plant the wheat, the barley, the rye
before he shows,
before he sends the rain.
The weather windows are small,
the clock keeps ticking,
planting has to get done.

Headlights in the Field
I will see you at the crack of dawn
after the fields are planted.
Headlights in the fields tonight.


Tristan Klesick

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GMOs Then, GMOs Now.

My dad has been talking about GMOs for a long time. I dug up this newsletter from October 2000. Enjoy! ~Andrew

The Genetically Engineered Foods (GEF) debate appears under other names like Genetically Modified Organisms (GMOs) or Frankenstein Foods. GMOs are around today primarily because of a societal problem: DEPENDENCE and SHORT SIGHTEDNESS. What do we do when we’re sick? We run to the doctor. We do this because we are hoping for some cure-all that will take care of the problem NOW! Never mind that we have been abusing our bodies with a poor nutritional diet for years.

We, as a people, have long forgone the ability to think for ourselves. If it is in a package and says “low fat” or “natural” and the picture is appealing we will put it in the shopping cart. It doesn’t matter that the manufacturer has added a huge amount of sugar to make the flavor palatable or some sort of chemical to replace the natural fat. We trust a product just because it says natural, without reading the label. And when we pass through the checkout stand another vote is tallied for nutritionally poor food. After all, the USDA and the FDA have assured us that if it is in the store it is good for us or if it is in the pharmacy it is safe to use. I’m afraid that the GMO products are no different. Many will pull them off the shelves, trusting the government for their health.

GMOs are the panacea for poor farming practices that have plagued this country for 60 years. In the beginning of this petro-chemical age, around the early 1940s, there were a few farmers experimenting with chemical fertilizers. The chemicals were used as “vitamins,” if you will, to provide a boost to the plants, and they did. However, the reason that the chemicals provided the boost was because the farmers had been adding compost and manures back into their fields maintaining its fertility levels.

The problem occurred when the farmers decided to forgo sound farming practices and just start using chemicals to grow crops. This type of thinking is similar to living on vitamins only. After a few seasons the health of plants started to deteriorate (and so did their nutritional value) and the pests arrived to feed on these unhealthy plants.

What was the solution? Was it to return to farming organically? Unfortunately, not. Instead, pesticides were developed. We also decided that we needed herbicides to chemically control weeds. Can you see the parallels in the American population due to poor food, easy living, convenience, etc? The farmers pressed ahead; after all, the USDA said the chemicals were safe to use, the universities said they were safe to use, and of course the fertilizer sales people said they were safe to use. While the farmer is partially to blame for using the chemicals, the government, industry, and the consumers are equally to blame. Today many farmers are trying to switch to better farming practices, now that they have found their land basically dead, with no microorganisms left.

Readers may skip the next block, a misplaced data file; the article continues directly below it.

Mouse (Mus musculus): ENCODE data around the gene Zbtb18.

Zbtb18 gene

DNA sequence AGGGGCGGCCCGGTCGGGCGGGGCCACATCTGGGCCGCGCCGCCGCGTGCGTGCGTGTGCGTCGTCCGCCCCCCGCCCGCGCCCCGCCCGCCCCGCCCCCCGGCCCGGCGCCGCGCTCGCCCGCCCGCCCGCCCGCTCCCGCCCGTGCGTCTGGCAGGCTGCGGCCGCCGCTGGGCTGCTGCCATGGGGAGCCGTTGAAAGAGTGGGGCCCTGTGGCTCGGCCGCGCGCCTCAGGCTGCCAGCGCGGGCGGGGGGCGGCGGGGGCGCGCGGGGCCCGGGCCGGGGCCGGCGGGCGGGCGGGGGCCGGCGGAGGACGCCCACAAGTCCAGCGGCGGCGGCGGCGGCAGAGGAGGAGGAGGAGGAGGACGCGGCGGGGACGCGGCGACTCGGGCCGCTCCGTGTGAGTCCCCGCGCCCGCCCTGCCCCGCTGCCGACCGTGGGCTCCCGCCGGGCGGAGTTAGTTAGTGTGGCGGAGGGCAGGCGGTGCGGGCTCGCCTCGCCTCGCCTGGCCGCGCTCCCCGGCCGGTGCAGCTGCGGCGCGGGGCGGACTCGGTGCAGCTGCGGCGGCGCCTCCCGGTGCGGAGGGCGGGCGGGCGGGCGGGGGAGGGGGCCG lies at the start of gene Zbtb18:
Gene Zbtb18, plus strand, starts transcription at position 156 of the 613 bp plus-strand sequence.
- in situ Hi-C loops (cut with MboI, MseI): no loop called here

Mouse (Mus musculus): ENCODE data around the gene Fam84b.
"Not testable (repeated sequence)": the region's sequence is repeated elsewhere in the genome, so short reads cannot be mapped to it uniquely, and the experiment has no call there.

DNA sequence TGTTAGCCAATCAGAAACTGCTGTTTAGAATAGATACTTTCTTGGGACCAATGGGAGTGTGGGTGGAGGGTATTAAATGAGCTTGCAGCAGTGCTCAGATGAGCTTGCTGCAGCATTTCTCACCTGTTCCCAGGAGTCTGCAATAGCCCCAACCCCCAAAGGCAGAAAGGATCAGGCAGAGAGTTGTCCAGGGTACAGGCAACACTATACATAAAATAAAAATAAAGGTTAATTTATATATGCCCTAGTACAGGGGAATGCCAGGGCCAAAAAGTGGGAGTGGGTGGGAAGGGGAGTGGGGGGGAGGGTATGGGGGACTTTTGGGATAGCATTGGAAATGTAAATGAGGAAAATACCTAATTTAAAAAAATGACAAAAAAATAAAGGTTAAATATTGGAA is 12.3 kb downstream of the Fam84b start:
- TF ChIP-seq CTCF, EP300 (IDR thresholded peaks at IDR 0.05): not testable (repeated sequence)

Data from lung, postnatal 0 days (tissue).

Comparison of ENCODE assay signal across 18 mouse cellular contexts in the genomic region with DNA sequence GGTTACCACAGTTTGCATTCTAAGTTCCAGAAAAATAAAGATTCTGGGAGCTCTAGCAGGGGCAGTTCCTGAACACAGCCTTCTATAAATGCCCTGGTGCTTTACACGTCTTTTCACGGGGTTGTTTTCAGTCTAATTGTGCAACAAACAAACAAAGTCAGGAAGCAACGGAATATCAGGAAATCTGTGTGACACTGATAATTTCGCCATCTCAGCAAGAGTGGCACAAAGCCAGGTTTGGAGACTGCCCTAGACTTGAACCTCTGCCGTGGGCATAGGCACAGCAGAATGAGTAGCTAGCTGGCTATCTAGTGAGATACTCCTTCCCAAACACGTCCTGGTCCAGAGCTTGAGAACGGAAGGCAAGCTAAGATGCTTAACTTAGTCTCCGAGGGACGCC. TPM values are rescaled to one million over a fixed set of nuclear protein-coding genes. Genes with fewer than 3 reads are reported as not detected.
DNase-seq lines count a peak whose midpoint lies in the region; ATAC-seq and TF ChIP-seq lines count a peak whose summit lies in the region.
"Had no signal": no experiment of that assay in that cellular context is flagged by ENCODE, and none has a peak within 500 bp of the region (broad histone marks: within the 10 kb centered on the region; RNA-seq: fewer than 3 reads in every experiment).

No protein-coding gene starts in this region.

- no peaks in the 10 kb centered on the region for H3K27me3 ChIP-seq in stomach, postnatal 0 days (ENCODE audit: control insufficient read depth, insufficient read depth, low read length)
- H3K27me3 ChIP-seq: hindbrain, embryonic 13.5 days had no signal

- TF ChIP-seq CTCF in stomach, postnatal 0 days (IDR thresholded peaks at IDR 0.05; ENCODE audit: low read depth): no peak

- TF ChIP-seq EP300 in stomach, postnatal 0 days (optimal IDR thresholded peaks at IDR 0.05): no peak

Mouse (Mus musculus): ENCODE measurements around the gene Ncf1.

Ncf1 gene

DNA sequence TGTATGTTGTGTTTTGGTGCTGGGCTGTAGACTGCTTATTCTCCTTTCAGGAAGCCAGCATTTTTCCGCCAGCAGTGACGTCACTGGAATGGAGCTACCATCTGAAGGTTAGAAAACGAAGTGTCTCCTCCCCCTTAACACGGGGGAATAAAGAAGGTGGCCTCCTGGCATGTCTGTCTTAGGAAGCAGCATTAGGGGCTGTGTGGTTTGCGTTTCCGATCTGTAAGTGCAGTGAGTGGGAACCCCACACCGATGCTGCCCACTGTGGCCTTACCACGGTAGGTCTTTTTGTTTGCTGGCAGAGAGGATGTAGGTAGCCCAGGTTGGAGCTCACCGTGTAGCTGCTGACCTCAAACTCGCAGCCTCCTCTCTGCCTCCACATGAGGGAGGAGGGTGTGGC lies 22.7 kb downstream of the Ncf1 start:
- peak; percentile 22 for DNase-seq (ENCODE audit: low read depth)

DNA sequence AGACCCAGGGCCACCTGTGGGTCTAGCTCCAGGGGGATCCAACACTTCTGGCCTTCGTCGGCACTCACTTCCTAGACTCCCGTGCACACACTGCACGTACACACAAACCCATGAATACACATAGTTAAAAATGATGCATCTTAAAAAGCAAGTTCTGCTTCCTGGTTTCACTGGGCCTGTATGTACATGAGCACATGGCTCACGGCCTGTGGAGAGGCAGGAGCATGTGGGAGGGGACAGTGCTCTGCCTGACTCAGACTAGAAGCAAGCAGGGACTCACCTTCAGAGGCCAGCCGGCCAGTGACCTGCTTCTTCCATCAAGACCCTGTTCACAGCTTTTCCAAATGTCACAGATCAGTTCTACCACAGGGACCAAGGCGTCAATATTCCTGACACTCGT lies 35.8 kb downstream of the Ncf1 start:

It sounds a lot like people. When a life-threatening disease occurs, it is usually then that we decide to eat more naturally and become motivated to change our lifestyle. Each small step we take towards a healthier lifestyle the easier it becomes and the more satisfying life is.

Together, we are making a choice for a better, healthier food supply, for now and for our future.


Tristan Klesick

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An Eagle, Fog, Dew…and a Farmer.

As a farmer, the seasons are ingrained into my psyche. Day length, temperature, dew, clouds, every element, every nuance speaks to my soul.

One morning last week the moon was just hovering above the cottonwoods, a light fog was lifting, and the sun was just about to crest above the Cascades when I entered this predawn scene. As I stepped out of the old white farmhouse into a new day, I came into the beauty of the Stillaguamish River Valley—its stillness, quietness, and peacefulness. I was alone with my Creator in His creation, basking in all of it.

Stepping off the front porch and taking a few more steps towards the west, there was that brilliant globe suspended above the tree line. I stopped, mesmerized by its beauty and my smallness in it.

Not more than 100 feet above was a bald eagle circling. The same sun that illuminated the moon caught the bald eagle’s white head glistening as it glided through the fog. Its majestic wingspan and silhouette were shimmering with every turn, around and around, lower and lower, filled with grace and power, effortlessly sifting through the predawn sky.

Just at the tip of the tree line the bald eagle straightened out and sailed through the trees. At that moment I, too, returned to my home at peace, excited for what this day would bring.

An eagle, fog, dew, and the early morning dance of the moon and sun. As a farmer, moments like this speak to my soul. They remind me that I am the steward of this farm. My purpose is to balance growing food for you and for all the other creatures that call this place home. This is my work, this is my passion.


Tristan Klesick